Prevalence of sensitization to the predatory mite Amblyseius cucumeris as a new occupational allergen in horticulture
Allergy , Volume 57 - Issue 7 p. 614- 619
Background: Protection against thrips, a common pest in bell pepper horticulture is effectively possible without pesticides by using the commercially available predatory mite Amblyseius cucumeris (Ac). The prevalence of sensitization to Ac among exposed greenhouse employees and its clinical relevance was studied. Methods: Four hundred and seventytwo employees were asked to fill in a questionnaire and were tested on location. Next to RAST, skin prick tests (SPTs) were performed with common inhalant allergens, the storage mite Tyrophagus putrescentiae (Tp) which serves as a temporary food source during the cultivation process and Ac. Furthermore, nasal challenge tests with Ac were carried out in 23 sensitized employees. Results: SPTs positive to Ac were found in 109 employees (23%). Work-related symptoms were reported by 76.1%. Sensitization to Tp was found in 62 employees of whom 48 were also sensitized to Ac. Immunoglobulin (Ig)E-mediated allergy to inhalant allergens appeared to be an important risk factor for sensitization to Ac. Employees with rhinitis symptoms showed a significantly higher response to all Ac doses during the nasal challenge test compared with employees without rhinitis symptoms. Conclusions: The predatory mite Ac is a new occupational allergen in horticulture which can cause an IgE-mediated allergy in exposed employees. It is biologically active on the mucous membranes of the nose and therefore clinically relevant for the development of work-related symptoms.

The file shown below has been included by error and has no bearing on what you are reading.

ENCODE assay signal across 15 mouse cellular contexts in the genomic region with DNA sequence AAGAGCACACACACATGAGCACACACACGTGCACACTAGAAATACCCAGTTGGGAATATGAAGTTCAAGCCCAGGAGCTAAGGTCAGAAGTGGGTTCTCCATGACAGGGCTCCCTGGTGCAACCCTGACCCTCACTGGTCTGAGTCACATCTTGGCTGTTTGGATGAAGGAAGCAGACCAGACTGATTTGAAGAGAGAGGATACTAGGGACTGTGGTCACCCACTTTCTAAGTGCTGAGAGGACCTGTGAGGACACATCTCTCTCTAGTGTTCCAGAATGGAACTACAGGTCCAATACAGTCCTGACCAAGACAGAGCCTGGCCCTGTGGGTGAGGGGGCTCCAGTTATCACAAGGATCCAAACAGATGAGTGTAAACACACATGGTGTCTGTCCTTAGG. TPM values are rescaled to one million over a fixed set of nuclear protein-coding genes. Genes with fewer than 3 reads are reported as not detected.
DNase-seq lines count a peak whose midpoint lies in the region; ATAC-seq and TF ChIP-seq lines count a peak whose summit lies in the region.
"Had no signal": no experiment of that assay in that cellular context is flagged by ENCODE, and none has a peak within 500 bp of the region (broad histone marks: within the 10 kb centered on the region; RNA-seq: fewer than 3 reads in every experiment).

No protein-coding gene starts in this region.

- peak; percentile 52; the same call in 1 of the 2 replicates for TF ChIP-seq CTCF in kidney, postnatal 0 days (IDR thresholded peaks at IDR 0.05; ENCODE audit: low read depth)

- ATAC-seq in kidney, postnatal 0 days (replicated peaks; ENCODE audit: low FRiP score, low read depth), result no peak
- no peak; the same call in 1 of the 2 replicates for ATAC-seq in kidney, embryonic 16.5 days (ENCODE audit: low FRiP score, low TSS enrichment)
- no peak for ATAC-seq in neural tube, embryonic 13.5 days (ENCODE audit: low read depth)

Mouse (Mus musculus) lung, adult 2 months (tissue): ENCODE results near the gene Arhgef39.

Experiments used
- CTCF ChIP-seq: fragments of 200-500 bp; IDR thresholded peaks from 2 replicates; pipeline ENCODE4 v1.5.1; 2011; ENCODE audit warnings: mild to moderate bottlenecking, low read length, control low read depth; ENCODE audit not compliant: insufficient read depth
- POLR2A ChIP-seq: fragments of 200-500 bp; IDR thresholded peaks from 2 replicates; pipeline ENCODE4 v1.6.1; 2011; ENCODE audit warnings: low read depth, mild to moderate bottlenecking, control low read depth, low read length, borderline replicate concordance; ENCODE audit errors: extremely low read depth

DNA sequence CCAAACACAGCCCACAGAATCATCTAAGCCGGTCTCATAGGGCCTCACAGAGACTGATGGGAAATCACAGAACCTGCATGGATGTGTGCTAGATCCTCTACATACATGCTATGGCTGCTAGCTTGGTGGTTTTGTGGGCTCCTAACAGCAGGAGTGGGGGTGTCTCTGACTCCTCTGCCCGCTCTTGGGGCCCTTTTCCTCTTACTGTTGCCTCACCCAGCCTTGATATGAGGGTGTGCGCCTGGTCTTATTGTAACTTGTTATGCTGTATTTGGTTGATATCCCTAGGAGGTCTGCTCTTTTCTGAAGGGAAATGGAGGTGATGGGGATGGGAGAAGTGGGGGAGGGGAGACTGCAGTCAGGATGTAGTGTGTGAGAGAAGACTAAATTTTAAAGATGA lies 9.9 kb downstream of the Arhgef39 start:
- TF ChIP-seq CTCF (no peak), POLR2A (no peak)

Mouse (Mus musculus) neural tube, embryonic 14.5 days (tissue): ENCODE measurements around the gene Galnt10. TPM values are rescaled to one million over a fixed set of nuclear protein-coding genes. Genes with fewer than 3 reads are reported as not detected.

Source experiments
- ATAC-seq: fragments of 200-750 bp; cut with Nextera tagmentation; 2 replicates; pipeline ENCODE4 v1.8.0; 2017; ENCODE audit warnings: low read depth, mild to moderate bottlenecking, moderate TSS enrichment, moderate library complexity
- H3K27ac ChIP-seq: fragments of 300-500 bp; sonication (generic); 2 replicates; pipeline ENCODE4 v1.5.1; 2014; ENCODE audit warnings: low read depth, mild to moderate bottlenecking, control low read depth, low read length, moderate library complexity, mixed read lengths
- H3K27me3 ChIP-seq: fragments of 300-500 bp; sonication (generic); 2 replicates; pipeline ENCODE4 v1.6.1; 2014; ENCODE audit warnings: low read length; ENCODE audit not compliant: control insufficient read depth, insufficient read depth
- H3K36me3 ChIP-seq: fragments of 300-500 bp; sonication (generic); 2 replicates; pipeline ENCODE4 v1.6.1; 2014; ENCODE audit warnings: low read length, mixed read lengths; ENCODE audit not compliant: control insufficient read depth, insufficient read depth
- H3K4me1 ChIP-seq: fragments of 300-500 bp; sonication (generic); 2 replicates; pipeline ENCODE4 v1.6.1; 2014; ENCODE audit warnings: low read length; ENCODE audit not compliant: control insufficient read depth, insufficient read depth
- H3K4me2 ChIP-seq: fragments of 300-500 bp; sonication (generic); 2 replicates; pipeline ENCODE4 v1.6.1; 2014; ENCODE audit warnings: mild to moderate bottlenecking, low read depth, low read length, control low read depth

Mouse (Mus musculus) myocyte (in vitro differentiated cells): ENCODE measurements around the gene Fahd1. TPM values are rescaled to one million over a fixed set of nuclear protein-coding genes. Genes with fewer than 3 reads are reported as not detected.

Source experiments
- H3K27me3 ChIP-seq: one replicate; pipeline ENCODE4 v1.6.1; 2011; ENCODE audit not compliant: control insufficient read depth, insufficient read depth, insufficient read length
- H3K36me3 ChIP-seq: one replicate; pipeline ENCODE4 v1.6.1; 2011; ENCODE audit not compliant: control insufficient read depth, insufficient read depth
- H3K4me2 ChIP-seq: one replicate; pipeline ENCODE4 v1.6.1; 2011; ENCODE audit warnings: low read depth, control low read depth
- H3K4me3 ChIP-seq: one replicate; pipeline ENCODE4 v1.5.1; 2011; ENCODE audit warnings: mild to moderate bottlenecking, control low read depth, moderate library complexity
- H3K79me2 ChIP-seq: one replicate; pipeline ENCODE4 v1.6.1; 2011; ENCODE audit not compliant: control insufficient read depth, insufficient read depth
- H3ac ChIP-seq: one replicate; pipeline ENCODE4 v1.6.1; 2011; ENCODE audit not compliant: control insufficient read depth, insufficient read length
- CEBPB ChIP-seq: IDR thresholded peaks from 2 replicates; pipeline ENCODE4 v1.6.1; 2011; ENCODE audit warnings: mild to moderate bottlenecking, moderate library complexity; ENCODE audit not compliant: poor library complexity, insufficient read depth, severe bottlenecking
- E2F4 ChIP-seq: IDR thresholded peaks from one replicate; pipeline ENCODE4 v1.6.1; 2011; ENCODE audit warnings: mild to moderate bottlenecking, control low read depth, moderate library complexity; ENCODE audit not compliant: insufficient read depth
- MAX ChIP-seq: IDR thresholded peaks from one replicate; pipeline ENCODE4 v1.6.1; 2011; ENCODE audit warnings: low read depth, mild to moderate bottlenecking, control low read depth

|Amblyzeius cucumeris, Bell pepper, Greenhouse employees, Horticulture, Occupational allergy, Predatory mite|
|Organisation||Department of Dermatology|
Giséle, C.M, Groenewoud, M.D, De Graaf In 'T Veld, C, Van Oorschot-van Nes, A.J, de Jong, N.W, Vermeulen, A.M, … Gerth van Wijk, R. (2002). Prevalence of sensitization to the predatory mite Amblyseius cucumeris as a new occupational allergen in horticulture. Allergy, 57(7), 614–619. doi:10.1034/j.1398-9995.2002.203511.x